My first job was as an Associate Engineer in an Artificial Intelligence lab at a large company. Still, I was dabbling around in software development back then, doing just enough not to get fired.
Following that humble start, I ventured out to try my hand in Silicon Valley with my first start-up developer role.
For that first decade of my career, I designed, architected, developed, and deployed software solutions for large and small companies alike.
As I reached my second decade, I transitioned into a cybersecurity consulting role for companies worldwide—less technical hands-on work, more reports, and talking with other industry players.
After 20 years of working in IT companies (or the IT role in a regular company), I decided it was time to figure out how I was going to survive in IT now that I was approaching 40 years old and becoming a bit old, at least, according to Silicon Valley norms.
No Man’s Land
The IT industry is trench warfare in WWI. When you’re the new conscript in the trench, getting your soldier shit done, it’s not too bad.
But, at some point, you’re going to be the senior soldier, and you’re the next one called out to go over the top into no man’s land.
And nobody comes back from no man’s land.
Colleagues could not move to new companies as they once had, not because they didn’t have the experience, but because they had experience and Silicon Valley is bombastically proud of its history of discrimination against older workers.
Most of us had “achieved” ourselves out of our own jobs because companies can hire any recent college grad who will take anything to have that first job.
Like the next soldier over the wall, death was all that was in front of us.
The Two Rules of this Website
How to get around this problem so I could survive once I hit 40 years old? It was a tough question, but one I knew I had to figure out eventually.
I don’t remember the first thing I realized regarding my future career, but I remember the last thing I realized.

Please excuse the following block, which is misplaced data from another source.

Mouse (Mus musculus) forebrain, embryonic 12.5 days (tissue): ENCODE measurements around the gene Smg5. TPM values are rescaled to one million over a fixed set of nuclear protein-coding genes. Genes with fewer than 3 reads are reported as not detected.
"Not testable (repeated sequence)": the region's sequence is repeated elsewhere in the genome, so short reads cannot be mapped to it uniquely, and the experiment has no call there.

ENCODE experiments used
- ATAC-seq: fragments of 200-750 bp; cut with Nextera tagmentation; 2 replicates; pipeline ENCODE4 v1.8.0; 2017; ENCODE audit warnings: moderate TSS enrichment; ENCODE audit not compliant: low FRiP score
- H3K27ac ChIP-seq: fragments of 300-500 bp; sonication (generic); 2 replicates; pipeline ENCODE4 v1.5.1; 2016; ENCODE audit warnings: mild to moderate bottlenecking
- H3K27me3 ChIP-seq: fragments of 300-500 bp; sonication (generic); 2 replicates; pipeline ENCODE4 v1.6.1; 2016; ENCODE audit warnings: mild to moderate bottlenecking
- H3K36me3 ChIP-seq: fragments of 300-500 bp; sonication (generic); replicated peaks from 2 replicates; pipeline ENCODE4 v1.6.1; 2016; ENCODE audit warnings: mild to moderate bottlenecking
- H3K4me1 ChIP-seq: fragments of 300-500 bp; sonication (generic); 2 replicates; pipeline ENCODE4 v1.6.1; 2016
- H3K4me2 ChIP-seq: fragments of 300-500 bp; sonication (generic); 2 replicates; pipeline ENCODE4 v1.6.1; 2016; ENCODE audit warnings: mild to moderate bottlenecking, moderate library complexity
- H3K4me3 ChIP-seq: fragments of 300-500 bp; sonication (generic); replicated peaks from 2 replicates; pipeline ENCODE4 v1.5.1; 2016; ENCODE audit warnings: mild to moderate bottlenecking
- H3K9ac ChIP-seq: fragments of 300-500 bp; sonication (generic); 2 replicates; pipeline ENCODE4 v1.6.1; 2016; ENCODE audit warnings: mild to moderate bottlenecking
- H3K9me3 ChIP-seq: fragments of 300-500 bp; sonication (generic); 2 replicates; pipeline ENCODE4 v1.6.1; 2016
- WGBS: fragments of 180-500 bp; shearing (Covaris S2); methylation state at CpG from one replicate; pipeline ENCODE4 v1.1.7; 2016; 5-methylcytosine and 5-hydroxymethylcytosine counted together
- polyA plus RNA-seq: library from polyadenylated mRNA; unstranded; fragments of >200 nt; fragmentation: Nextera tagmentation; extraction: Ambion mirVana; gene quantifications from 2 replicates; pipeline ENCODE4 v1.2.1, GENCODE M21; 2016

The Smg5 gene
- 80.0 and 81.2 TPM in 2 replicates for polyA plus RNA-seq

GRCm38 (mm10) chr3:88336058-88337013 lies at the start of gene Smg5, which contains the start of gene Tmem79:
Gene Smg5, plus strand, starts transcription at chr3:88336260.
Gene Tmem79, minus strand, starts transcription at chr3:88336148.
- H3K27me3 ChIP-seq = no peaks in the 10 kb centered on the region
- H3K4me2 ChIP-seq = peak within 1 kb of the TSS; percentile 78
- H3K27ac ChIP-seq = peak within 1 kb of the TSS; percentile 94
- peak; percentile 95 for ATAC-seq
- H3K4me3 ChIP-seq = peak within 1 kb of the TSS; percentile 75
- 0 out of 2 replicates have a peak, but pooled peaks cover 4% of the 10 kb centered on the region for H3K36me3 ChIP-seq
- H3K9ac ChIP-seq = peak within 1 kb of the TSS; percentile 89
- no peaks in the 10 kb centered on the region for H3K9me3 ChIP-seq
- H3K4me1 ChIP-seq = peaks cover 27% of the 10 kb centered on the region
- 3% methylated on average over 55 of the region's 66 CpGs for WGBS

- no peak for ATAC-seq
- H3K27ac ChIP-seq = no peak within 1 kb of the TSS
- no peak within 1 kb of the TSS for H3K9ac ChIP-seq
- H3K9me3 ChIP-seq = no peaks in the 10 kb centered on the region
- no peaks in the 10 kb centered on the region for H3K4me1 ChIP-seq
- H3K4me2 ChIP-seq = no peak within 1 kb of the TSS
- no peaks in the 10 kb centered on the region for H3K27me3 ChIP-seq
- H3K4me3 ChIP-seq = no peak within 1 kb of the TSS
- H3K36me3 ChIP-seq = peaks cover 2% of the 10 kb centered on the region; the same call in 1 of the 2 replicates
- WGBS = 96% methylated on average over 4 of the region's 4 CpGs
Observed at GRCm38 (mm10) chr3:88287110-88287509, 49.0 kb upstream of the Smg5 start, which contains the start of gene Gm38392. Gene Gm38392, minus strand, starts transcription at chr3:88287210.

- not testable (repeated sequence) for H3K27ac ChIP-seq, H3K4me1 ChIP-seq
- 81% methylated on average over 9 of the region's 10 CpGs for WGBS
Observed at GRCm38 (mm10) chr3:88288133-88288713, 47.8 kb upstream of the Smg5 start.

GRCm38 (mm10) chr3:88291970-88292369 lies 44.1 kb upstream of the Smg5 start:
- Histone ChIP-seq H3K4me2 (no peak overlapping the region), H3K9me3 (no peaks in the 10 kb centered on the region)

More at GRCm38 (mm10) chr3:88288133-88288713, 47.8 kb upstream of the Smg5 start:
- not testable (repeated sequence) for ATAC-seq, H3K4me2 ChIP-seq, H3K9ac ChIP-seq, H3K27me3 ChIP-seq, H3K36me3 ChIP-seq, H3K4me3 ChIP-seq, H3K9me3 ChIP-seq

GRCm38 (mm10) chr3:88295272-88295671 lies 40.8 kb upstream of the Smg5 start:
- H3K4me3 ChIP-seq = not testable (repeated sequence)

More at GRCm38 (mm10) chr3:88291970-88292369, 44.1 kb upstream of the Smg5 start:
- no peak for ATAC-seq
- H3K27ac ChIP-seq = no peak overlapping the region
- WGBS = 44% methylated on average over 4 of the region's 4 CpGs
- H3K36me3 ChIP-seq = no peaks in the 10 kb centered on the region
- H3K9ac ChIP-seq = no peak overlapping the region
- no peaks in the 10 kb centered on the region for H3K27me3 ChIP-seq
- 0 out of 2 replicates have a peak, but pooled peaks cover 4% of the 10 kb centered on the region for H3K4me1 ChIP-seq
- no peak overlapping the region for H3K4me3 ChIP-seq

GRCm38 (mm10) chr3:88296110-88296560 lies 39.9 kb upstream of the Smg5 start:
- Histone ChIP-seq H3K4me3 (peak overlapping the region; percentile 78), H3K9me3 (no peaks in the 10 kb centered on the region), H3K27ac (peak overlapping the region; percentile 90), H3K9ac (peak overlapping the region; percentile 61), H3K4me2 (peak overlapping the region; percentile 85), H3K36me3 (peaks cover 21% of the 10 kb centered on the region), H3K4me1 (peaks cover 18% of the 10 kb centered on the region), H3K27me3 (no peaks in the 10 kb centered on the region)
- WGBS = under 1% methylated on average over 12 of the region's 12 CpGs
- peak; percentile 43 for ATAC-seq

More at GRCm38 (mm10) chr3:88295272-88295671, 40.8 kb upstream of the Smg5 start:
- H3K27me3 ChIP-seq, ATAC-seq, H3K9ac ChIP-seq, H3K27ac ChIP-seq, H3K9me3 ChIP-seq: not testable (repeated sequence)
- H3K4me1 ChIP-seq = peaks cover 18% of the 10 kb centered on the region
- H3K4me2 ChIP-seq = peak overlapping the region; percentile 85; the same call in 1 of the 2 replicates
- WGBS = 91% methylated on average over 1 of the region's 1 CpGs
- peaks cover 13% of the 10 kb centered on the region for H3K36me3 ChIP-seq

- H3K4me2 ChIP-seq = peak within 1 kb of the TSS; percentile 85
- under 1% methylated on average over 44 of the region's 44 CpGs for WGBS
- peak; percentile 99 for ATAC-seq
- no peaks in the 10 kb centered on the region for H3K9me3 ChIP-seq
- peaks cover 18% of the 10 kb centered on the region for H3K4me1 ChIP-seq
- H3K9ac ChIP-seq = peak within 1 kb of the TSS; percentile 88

I finally realized that if I was trying to own a successful business where I was in charge, I was doing everything wrong.
Rule 1) If I wanted to be successful, I needed to stop ever again trying to start my own business.
Overwhelming evidence proves that we will all fail if we keep doing it repeatedly (just like I failed too).
Rule 2) If I wanted to be successful, I needed to be buying my own businesses, not starting them.
It doesn’t matter how large or small the purchase is at first, but learning the buying, operating, and selling lifecycle of business provides a much greater chance of success than trying to start a business on your own.
Once I figured those two facts out, I had a game plan for my future success.
I’m in my mid-40’s and manage a portfolio of online assets, mainly software businesses, that I purchased over the last few years.
I keep my businesses simple, lean, and narrowly focused. I am the only boss (just kidding, honey) and only hire specific tasks that I am either not very good at or don’t desire to learn.
I’m protected from employer discrimination, firings, furloughs, downsizing, rightsizing, layoffs, government shutdowns, and even pandemics.
I control my own destiny, for better or worse.
This website will capture how I have reached that point today and what I’ve learned along the way.
Hopefully, it can help anyone else out that might be interested in doing the same thing in the future as they transition from early career to mid-career in the IT industry, or any industry, for that matter.
If you believe I can be of any help, I suggest you Start Here.
Want to learn more about my journey acquiring and operating online companies, including other failed acquisition lessons learned? Check out Online Business Ride Along, a monthly deep dive into my journey, with actual online investments and monthly P&L’s for each businesses.